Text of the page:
Ubiquity ahoy: Tesla sells its 200,000th car in the UK | CAR Magazine

Ubiquity ahoy: Tesla sells its 200,000th car in the UK

Published: 28 March 2024 Updated: 28 March 2024

Tesla has passed a new sales milestone
And it did so with a range of just four cars
Plus, the company has plans for expansion

British buyers can’t seem to get enough of Tesla. At the end of March 2024, the brand announced it had sold its 200,000th electric car in the UK. To put that figure into context, the UK only saw its one millionth electric vehicle in February 2024. That means, currently, one fifth of all EVs on our roads are Teslas.

Tesla reckons its success can be partially attributed to its rather unconventional sales strategy. The company operates a direct-to-consumer model, which means buyers don’t need to visit a dealership to purchase their electric cars. They can just thumb around on the brand’s website and have the car delivered directly to their home.

Tesla Model 3 facelift: front three quarter view, red paint, studio shoot

You can get one quite quickly, too. Over the past year, Tesla has streamlined its production and logistics operations to slash delivery times down to just 30 days. The firm used to deliver its cars in quarterly chunks, which meant buyers could sometimes wait as long as three months to receive their car, so this is a massive improvement.

Tesla’s UK sales and delivery manager, Michael Oates, said: ‘Reaching this milestone of 200,000 deliveries shows how far Tesla has contributed to the UK’s transition to sustainable energy. More and more customers are not just looking towards Tesla as an option for sustainability, but also for safety and affordability.’

What else is Tesla doing?

Well, Tesla is still quite keen to make its cars more accessible. In the past, the company did this with a notoriously volatile pricing strategy. For example, the Model 3 and Model Y received a spate of discounts throughout 2023, as the brand fought to keep itself at the top of the EV sales charts in the face of its newer competitors.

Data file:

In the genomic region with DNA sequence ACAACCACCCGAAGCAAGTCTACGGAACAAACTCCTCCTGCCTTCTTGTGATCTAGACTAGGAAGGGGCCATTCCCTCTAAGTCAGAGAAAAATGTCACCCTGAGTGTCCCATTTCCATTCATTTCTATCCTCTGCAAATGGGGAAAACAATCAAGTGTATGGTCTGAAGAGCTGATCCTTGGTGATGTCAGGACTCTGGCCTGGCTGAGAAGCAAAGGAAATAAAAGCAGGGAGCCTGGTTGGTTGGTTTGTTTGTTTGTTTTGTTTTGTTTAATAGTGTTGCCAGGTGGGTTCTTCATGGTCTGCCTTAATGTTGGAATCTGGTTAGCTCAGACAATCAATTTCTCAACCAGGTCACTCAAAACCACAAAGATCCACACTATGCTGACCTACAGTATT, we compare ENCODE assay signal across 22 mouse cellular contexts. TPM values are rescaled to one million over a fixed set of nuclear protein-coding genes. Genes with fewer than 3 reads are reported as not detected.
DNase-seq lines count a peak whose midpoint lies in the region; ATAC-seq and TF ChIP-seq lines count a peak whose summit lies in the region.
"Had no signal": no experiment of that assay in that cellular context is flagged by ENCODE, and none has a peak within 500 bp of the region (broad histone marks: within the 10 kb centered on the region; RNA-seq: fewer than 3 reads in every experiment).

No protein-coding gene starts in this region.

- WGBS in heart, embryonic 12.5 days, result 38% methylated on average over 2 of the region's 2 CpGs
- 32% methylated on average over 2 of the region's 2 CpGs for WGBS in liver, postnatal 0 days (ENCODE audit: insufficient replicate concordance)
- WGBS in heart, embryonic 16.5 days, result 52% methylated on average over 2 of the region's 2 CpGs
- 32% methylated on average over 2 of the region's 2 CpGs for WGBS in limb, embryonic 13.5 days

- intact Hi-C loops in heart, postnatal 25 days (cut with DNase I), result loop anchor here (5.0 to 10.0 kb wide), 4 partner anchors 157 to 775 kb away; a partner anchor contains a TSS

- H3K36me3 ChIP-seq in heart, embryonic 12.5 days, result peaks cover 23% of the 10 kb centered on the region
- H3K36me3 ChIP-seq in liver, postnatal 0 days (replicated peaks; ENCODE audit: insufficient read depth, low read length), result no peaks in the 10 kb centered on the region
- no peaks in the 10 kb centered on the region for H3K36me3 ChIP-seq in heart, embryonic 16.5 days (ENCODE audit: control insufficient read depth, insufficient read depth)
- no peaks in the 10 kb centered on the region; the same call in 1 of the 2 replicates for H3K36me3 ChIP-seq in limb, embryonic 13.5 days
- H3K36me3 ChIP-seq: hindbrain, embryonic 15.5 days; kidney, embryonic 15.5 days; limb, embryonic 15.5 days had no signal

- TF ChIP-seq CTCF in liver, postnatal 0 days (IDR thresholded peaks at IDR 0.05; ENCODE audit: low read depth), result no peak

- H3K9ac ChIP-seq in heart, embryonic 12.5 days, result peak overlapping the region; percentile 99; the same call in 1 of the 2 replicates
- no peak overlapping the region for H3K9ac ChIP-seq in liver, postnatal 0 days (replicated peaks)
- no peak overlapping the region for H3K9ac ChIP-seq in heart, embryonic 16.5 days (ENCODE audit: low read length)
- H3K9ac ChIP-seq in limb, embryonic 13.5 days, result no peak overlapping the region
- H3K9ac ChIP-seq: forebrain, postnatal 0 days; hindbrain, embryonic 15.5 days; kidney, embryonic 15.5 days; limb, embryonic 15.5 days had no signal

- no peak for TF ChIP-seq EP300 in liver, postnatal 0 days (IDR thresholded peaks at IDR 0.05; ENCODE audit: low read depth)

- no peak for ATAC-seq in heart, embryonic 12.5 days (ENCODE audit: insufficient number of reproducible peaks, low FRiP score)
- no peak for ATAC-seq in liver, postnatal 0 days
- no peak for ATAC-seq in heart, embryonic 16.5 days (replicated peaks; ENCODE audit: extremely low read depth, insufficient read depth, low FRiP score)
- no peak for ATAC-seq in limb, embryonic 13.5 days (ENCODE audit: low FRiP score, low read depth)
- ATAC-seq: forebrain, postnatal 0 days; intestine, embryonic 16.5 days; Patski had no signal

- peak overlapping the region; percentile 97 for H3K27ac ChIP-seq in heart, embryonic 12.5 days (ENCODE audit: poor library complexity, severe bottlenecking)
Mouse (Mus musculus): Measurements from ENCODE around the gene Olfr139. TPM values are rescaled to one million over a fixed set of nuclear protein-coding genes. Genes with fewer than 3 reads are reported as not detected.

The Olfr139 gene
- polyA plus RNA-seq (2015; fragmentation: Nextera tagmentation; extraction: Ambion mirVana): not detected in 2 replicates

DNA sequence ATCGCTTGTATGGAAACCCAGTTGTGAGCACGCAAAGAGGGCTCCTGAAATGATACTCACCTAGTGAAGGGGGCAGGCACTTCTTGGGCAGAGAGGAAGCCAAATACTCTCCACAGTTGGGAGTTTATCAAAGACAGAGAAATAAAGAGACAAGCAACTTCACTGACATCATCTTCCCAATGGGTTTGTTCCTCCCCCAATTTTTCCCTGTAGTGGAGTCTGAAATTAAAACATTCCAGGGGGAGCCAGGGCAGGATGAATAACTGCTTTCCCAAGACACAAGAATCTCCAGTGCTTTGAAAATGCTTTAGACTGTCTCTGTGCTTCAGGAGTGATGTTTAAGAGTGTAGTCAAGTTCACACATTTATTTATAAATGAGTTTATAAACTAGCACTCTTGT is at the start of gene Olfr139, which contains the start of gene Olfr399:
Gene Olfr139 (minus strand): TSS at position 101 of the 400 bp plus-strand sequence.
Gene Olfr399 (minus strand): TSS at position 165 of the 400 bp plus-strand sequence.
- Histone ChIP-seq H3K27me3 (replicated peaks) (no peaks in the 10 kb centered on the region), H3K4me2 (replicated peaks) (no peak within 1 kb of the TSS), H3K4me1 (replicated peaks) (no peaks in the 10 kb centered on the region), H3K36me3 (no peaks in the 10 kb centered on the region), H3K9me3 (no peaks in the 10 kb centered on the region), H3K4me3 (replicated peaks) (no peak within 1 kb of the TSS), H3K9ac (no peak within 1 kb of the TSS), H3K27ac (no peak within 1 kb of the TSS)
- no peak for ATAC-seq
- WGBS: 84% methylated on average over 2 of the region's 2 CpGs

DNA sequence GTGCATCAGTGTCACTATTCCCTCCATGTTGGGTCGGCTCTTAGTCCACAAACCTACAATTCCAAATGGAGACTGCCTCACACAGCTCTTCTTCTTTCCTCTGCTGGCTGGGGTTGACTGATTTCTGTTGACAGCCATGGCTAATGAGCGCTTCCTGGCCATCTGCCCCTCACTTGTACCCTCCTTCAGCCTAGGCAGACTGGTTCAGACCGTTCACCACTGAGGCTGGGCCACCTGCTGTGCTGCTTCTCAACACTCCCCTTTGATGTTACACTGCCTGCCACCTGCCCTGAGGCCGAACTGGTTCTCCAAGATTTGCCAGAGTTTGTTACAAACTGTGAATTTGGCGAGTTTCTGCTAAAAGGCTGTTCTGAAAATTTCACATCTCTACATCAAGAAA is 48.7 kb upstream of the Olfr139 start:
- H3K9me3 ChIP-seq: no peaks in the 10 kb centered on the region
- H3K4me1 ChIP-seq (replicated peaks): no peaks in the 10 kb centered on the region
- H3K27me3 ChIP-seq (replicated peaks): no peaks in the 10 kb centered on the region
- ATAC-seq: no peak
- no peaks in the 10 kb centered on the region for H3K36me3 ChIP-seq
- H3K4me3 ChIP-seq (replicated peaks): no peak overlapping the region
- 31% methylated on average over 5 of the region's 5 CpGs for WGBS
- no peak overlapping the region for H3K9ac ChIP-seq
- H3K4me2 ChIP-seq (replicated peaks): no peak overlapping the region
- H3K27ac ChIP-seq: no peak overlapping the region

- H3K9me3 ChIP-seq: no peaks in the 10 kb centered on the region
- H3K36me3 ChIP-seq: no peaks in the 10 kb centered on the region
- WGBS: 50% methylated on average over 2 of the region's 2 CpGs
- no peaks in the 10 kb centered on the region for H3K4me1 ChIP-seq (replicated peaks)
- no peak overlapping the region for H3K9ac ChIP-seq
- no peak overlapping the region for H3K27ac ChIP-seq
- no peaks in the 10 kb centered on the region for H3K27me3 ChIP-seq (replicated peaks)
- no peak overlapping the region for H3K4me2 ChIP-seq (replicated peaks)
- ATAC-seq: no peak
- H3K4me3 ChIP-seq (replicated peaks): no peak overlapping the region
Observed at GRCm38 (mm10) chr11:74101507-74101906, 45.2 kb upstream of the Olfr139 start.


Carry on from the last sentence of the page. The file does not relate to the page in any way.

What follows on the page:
Tesla Model 3 facelift: front three quarter driving, red paint

But Tesla tells us it has now stabilised its new car prices. Instead, it’ll seek to make its cars more attainable to those on tighter budgets with its expanded approved used programme. In a nutshell, Tesla plans to build up a stock of well-maintained cars and sell them back to public through a series of certified used car hubs.

What about the ownership experience?

Tesla’s making strides in that area, too. Its goal is to make owning a Tesla as stress-free as possible – and its Supercharger network plays a big role in that experience. The firm has installed 1,400 Superchargers at 140 locations up and down the UK. It also has plans to further expand its network over the coming year with the roll out of its new, faster V4 Superchargers.

Tesla’s V4 Superchargers can deliver up to 250kW of DC power, which is enough to blast the Model Y’s battery from zero to 80 percent charge in just half an hour. That’s just enough time for a comfort break, which means it’s relatively easy to cover long distances in the company’s EVs.

Plus, all the latest Superchargers support the Plug and Charge protocol, which means you don’t need to faff about with payment cards or apps to use them. You simply link your car to your bank, plug into the charger and the payment is automatically taken from at the end of the charging session.

Tesla V4 Supercharger, installed in a car park

The Supercharger network is staggeringly reliable, too. We think it’s the best EV charging network on the market – and Tesla’s stats back up our experience because, during 2023, the company claims it managed to retain 99% network reliability. Currently, the only way you can access the network is by owning a Tesla. So, if you want an easy EV experience, that’s reason enough to opt for one of the company’s cars.

Tesla is also improving its maintenance practices. Like its sales and delivery programme, the company has a direct-to-consumer strategy – and it claims that it can fix 50 percent of its cars using mobile servicing. That means buyers can organise maintenance from the comfort of their own homes.

By Luke Wilkinson

Deputy Editor of Parkers. Unhealthy obsession with classic Minis and old Alfas. Impenetrable Cumbrian accent